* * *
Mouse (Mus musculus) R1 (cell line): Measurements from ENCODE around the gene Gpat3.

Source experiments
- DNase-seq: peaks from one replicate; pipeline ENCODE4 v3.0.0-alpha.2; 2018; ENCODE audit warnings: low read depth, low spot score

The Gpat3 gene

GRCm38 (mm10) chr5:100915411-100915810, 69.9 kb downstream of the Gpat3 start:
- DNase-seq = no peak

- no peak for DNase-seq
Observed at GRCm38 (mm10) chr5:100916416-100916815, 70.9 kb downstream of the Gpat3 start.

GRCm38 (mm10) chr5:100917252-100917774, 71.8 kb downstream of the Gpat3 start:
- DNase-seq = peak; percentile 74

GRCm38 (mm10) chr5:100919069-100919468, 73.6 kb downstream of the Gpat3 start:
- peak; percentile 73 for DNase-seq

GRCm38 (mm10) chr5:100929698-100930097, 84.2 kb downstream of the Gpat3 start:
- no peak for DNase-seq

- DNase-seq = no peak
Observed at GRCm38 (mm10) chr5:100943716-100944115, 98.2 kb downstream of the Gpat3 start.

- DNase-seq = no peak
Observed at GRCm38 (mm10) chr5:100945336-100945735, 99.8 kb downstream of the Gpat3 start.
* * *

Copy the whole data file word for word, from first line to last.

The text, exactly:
Mouse (Mus musculus) R1 (cell line): Measurements from ENCODE around the gene Gpat3.

Source experiments
- DNase-seq: peaks from one replicate; pipeline ENCODE4 v3.0.0-alpha.2; 2018; ENCODE audit warnings: low read depth, low spot score

The Gpat3 gene

GRCm38 (mm10) chr5:100915411-100915810, 69.9 kb downstream of the Gpat3 start:
- DNase-seq = no peak

- no peak for DNase-seq
Observed at GRCm38 (mm10) chr5:100916416-100916815, 70.9 kb downstream of the Gpat3 start.

GRCm38 (mm10) chr5:100917252-100917774, 71.8 kb downstream of the Gpat3 start:
- DNase-seq = peak; percentile 74

GRCm38 (mm10) chr5:100919069-100919468, 73.6 kb downstream of the Gpat3 start:
- peak; percentile 73 for DNase-seq

GRCm38 (mm10) chr5:100929698-100930097, 84.2 kb downstream of the Gpat3 start:
- no peak for DNase-seq

- DNase-seq = no peak
Observed at GRCm38 (mm10) chr5:100943716-100944115, 98.2 kb downstream of the Gpat3 start.

- DNase-seq = no peak
Observed at GRCm38 (mm10) chr5:100945336-100945735, 99.8 kb downstream of the Gpat3 start.